Kate wanted to make a difference, so she did the obvious thing – she went to work at a non-profit straight out of university.1 However, she quickly hit a ceiling in terms of how far she could advance.
We’ve asked leaders of effective non-profits whether it makes sense to start your career in the non-profit sector. They said you can usually advance faster in the corporate sector because you get better training, and that’s where they hire from.
Kate ended up returning to the corporate sector for several years, and would have ended up ahead if she’d done that straight away. We know lots of examples of people who feel like they wasted years of their career.
Don’t make these mistakes. Although it’s good to make a difference right away, you also need to invest in yourself to maximise your impact in the long-term. This means building what we call “career capital”: skills, connections and credentials that put you in a better position to make a difference in the future.
Furthermore, it’s important to build career capital that’s flexible – that will be relevant in many different jobs in the future as technology changes. This prevents you from getting stuck in a dead end, especially early in your career.
By building career capital and being strategic, there’s a huge amount anyone can do to put themselves in a better position to have a satisfying career and make a difference.
Reading time: 15 minutes.
The bottom line
Career capital is anything that puts you in a better position to make a difference in the future, including skills, connections, credentials and runway.
Gaining career capital is important throughout your career, but especially when you’re young and you have a lot to learn.
The earlier you are in your career, and the less certain you are about what to do in the medium-term, the more you should focus on gaining career capital that’s flexible i.e. useful in many different sectors and career paths.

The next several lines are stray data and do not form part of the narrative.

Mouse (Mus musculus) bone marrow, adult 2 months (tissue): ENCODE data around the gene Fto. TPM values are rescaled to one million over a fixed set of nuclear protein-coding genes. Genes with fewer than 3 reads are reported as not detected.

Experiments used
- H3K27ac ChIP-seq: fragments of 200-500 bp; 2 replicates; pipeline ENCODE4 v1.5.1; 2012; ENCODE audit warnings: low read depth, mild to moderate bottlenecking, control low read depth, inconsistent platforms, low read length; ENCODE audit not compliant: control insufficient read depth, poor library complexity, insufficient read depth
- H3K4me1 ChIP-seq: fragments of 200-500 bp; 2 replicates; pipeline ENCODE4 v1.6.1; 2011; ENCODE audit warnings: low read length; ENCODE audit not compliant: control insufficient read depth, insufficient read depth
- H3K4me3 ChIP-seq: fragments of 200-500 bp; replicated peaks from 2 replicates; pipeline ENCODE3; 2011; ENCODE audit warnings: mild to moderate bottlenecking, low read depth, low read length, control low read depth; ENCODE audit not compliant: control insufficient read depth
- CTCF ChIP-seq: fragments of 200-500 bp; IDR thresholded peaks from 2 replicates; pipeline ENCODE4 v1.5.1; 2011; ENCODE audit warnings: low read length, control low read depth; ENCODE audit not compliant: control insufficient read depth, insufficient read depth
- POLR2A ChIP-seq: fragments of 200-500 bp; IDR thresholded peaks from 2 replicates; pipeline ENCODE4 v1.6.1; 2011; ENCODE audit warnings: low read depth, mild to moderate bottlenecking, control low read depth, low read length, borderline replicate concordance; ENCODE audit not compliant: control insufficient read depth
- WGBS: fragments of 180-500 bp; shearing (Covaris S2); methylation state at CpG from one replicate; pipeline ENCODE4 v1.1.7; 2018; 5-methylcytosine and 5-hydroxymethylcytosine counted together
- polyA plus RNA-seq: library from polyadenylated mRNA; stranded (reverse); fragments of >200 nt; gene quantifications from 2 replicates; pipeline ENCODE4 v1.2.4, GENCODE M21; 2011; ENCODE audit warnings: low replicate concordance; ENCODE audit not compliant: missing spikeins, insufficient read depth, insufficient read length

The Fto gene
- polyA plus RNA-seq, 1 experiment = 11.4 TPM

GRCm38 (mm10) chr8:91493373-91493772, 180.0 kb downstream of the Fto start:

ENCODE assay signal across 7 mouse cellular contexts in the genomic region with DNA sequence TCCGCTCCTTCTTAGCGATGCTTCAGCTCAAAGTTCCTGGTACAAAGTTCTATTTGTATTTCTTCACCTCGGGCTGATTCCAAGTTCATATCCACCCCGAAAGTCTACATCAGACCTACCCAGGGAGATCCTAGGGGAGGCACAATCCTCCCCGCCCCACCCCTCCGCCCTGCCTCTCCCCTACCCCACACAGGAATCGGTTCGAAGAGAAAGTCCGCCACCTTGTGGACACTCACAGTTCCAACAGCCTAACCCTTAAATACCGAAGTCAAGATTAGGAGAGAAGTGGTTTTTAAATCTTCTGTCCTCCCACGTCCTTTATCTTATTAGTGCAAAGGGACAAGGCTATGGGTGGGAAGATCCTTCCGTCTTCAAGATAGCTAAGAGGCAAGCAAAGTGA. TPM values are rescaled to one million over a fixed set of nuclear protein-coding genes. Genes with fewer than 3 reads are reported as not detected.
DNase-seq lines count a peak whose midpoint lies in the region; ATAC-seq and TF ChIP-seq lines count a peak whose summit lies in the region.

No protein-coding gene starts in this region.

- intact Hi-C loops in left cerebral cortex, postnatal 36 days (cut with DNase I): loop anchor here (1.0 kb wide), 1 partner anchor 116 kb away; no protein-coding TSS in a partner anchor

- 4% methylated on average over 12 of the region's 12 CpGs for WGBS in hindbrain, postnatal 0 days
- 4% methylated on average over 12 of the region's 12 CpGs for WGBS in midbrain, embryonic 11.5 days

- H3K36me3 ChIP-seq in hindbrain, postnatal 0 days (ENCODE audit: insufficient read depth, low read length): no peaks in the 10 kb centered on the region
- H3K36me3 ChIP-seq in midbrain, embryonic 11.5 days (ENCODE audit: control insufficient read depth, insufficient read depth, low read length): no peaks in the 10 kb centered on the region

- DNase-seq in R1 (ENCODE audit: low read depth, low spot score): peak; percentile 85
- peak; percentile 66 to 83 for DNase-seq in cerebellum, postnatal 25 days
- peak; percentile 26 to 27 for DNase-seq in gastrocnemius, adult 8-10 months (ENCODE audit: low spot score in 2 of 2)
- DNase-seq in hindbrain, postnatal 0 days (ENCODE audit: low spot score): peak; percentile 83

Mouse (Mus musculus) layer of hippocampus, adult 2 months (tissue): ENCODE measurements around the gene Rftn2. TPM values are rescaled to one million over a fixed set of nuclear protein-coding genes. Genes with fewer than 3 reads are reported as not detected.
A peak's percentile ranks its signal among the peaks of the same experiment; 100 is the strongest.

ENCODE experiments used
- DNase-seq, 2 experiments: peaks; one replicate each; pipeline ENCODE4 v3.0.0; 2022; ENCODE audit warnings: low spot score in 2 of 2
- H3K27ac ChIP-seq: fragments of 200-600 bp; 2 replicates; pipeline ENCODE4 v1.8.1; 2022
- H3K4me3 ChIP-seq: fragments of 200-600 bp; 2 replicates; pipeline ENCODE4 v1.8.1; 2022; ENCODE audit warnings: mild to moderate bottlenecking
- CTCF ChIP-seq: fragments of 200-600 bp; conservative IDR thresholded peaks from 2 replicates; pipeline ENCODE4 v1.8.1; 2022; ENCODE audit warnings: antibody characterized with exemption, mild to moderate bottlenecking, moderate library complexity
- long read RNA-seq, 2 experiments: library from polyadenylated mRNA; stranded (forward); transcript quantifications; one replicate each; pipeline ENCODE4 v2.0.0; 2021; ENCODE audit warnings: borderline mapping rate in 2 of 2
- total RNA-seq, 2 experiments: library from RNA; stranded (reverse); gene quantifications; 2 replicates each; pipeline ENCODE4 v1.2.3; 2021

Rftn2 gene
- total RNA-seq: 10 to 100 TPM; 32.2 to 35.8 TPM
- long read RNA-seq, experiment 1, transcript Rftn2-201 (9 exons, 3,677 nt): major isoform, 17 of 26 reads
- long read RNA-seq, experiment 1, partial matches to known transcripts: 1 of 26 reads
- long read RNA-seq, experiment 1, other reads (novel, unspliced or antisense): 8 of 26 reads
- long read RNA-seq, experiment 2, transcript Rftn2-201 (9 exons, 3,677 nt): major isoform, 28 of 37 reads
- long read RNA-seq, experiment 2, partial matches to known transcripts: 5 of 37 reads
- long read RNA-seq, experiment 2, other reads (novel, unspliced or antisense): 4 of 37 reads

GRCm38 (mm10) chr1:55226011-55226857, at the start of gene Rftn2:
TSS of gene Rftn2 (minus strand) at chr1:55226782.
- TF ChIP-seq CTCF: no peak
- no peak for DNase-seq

Some of the best ways to gain career capital early on include:
- Working in any organisation which has, or with any people who have, a reputation for high performance e.g. top consultancy or technology firms, or any work with a great mentor or team.
- Undertaking certain graduate studies, especially applied quantitative subjects like economics, computer science and applied mathematics.
- Anything that gives you a valuable transferable skill e.g. programming, data science, marketing.
- Taking opportunities which allow you to achieve impressive and socially valuable things e.g. founding an organisation, doing anything at which you might excel.
There are also lots of ways to gain career capital in any job, which we cover in a later article.
Table of Contents
- 1 The bottom line
- 2 Mistake 1: Ignoring opportunities to invest in yourself
- 3 How to compare two options in terms of career capital
- 4 Mistake 2: Not building flexible career capital that will be useful in the future.
- 5 Which jobs are best early career?
- 6 How can you get flexible career capital in any job?
- 7 Conclusion
- 8 Apply this to your own career
Mistake 1: Ignoring opportunities to invest in yourself
If you want to increase your social impact, you face a choice: try to make a difference right away, or invest in yourself to make a greater impact in the long-term. Which is best?
This is a complex question (and you can see more of our research here) but we think many people should focus on investing in themselves early in their career. Why?
People like to lionise the Mozarts and Mark Zuckerbergs of the world – people who achieved great success while young – and there are all sorts of awards for young leaders, like the Forbes 30 under 30. But these stories are interesting precisely because they’re the exception. If you want to get your dream job, then you’ll probably need to invest in yourself first.
Most people reach the peak of their impact in their middle age. Income usually peaks in the 40s, suggesting that it takes around 20 years for most people to reach their peak productivity.2 Similarly, experts only reach their peak abilities between age 30 to 60,3 and if anything, this age is increasing over time.4
|Field||Age of peak output|
|Theoretical physics, lyric poetry, pure mathematics||Around 30|
|Psychology, chemistry||Around 40|
|Novel writing, history, philosophy, medicine||Around 50|
|Business - average age of S&P500 CEOs||55|
|Politics - average age of first-term (US) president||55|
When researchers looked in more detail at these findings, they found that expert-level performance in established fields requires 10-30 years of focused practice.5 K. Anders Ericsson, the leader of this field of research who has been working on it for over 30 years, said:
I have never found a convincing case for anyone developing extraordinary abilities without intense, extended practice.
Mozart and Zuckerberg succeeded while young because they started young. Mozart’s father was a famous music teacher, and trained him intensely as a toddler.
All this may sound like a bit of a downer: being successful takes time. But consider the flip side: you can improve.